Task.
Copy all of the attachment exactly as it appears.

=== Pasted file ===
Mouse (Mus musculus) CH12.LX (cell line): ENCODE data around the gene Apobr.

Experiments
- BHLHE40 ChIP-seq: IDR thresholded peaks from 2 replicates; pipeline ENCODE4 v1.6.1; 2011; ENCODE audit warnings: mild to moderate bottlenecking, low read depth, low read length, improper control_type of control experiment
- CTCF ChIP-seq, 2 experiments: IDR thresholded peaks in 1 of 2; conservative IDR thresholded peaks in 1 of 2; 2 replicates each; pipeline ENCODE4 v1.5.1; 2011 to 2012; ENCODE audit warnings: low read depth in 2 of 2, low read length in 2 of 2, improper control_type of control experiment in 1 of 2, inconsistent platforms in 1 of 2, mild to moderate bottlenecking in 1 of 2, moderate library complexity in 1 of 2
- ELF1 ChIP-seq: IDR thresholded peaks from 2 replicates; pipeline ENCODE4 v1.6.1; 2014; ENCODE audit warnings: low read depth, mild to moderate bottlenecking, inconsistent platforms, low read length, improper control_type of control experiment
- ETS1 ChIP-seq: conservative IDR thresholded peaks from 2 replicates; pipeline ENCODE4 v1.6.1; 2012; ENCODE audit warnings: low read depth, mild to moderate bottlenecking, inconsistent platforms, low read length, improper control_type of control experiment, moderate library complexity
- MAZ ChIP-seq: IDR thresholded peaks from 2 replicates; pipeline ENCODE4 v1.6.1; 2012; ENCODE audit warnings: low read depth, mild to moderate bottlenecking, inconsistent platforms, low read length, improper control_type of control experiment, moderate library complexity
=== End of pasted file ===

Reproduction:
Mouse (Mus musculus) CH12.LX (cell line): ENCODE data around the gene Apobr.

Experiments
- BHLHE40 ChIP-seq: IDR thresholded peaks from 2 replicates; pipeline ENCODE4 v1.6.1; 2011; ENCODE audit warnings: mild to moderate bottlenecking, low read depth, low read length, improper control_type of control experiment
- CTCF ChIP-seq, 2 experiments: IDR thresholded peaks in 1 of 2; conservative IDR thresholded peaks in 1 of 2; 2 replicates each; pipeline ENCODE4 v1.5.1; 2011 to 2012; ENCODE audit warnings: low read depth in 2 of 2, low read length in 2 of 2, improper control_type of control experiment in 1 of 2, inconsistent platforms in 1 of 2, mild to moderate bottlenecking in 1 of 2, moderate library complexity in 1 of 2
- ELF1 ChIP-seq: IDR thresholded peaks from 2 replicates; pipeline ENCODE4 v1.6.1; 2014; ENCODE audit warnings: low read depth, mild to moderate bottlenecking, inconsistent platforms, low read length, improper control_type of control experiment
- ETS1 ChIP-seq: conservative IDR thresholded peaks from 2 replicates; pipeline ENCODE4 v1.6.1; 2012; ENCODE audit warnings: low read depth, mild to moderate bottlenecking, inconsistent platforms, low read length, improper control_type of control experiment, moderate library complexity
- MAZ ChIP-seq: IDR thresholded peaks from 2 replicates; pipeline ENCODE4 v1.6.1; 2012; ENCODE audit warnings: low read depth, mild to moderate bottlenecking, inconsistent platforms, low read length, improper control_type of control experiment, moderate library complexity